Co-author Emily Morris*

Last month Tilting blogged about Peter LoDuca, Steven A. Schwartz and their New York law firm who New York Federal Judge Kevin Castel chastised for submitting non-existent judicial opinions with fake quotes and citations created by the artificial intelligence tool ChatGPT. Worse yet, they continued to stand by the fake opinions after Judge Castel challenged their brief. Though LoDuca and Schwartz claimed they were “unaware of the possibility that [ChatGPT’s] content could be false,” Judge P. Kevin Castel ordered them to appear earlier this month to evaluate whether sanctions were warranted.Continue Reading Lawyers and ChatGPT — Averting a Possible Disaster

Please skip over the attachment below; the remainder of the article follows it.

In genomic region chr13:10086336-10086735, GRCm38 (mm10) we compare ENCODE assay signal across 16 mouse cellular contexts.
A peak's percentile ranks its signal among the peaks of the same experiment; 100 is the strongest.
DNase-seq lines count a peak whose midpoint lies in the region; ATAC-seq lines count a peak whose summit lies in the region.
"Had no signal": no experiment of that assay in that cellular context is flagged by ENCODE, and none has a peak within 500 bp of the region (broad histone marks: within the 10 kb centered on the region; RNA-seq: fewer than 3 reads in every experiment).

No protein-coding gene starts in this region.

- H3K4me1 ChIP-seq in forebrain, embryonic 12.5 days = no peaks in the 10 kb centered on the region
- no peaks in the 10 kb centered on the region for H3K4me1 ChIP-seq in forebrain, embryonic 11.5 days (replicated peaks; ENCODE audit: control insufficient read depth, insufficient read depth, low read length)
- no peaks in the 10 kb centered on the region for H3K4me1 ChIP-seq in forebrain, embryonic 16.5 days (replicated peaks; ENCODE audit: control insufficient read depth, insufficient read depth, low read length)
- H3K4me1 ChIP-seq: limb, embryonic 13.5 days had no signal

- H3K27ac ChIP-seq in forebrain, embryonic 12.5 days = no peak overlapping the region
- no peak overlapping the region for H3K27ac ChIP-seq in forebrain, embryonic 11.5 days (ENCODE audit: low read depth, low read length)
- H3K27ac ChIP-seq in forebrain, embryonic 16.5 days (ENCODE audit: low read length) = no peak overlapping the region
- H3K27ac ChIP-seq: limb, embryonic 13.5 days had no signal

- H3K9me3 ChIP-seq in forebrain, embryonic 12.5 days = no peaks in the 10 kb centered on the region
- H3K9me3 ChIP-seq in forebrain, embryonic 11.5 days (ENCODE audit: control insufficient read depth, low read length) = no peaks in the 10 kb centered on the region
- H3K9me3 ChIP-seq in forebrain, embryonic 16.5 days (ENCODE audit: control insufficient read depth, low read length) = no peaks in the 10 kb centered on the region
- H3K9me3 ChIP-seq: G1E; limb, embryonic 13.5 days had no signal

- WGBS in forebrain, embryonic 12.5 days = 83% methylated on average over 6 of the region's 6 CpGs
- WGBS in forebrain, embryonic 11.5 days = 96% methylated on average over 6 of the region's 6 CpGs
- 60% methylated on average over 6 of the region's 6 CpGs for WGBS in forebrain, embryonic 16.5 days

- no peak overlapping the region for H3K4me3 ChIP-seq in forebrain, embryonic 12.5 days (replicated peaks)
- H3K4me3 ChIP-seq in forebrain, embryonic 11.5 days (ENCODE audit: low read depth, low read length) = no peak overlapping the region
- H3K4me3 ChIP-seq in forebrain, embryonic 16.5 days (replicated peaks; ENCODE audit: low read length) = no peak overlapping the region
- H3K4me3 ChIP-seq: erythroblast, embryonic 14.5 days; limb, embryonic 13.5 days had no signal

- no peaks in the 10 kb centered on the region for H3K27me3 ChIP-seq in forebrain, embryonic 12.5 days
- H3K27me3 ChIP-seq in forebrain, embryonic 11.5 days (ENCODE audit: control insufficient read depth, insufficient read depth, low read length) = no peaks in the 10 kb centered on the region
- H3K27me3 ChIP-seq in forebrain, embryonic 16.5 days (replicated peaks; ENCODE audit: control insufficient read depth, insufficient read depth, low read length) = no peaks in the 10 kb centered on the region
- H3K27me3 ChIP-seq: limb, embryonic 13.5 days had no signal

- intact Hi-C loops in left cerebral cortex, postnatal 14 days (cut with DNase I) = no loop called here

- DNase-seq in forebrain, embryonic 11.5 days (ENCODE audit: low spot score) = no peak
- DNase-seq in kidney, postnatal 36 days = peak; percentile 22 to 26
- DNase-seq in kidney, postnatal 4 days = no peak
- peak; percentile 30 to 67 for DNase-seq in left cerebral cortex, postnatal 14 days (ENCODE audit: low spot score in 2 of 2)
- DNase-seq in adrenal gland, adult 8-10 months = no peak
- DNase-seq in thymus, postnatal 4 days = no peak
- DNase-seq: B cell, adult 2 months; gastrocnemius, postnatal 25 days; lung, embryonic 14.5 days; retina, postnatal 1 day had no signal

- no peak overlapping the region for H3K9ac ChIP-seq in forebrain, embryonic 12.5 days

Claiming that he was injured when a metal serving cart struck his knee during a flight from El Salvador to New York in 2019, Robert Mata recently sued Avianca Airlines. Avianca filed a motion to dismiss in New York federal court arguing the lawsuit was too late; the statute of limitations had expired. Vehemently objecting, Mata’s lawyers filed a 10-page reply brief citing more than half a dozen apparently-relevant court decisions. Among them was Varghese v. China Southern Airlines which purported to offer a learned discussion of federal law and “the tolling effect of the automatic stay on a statute of limitations.” What if none of Mata’s reply brief was true?Continue Reading Legal Research Gone Wrong: A Cautionary Tale About Relying on ChatGPT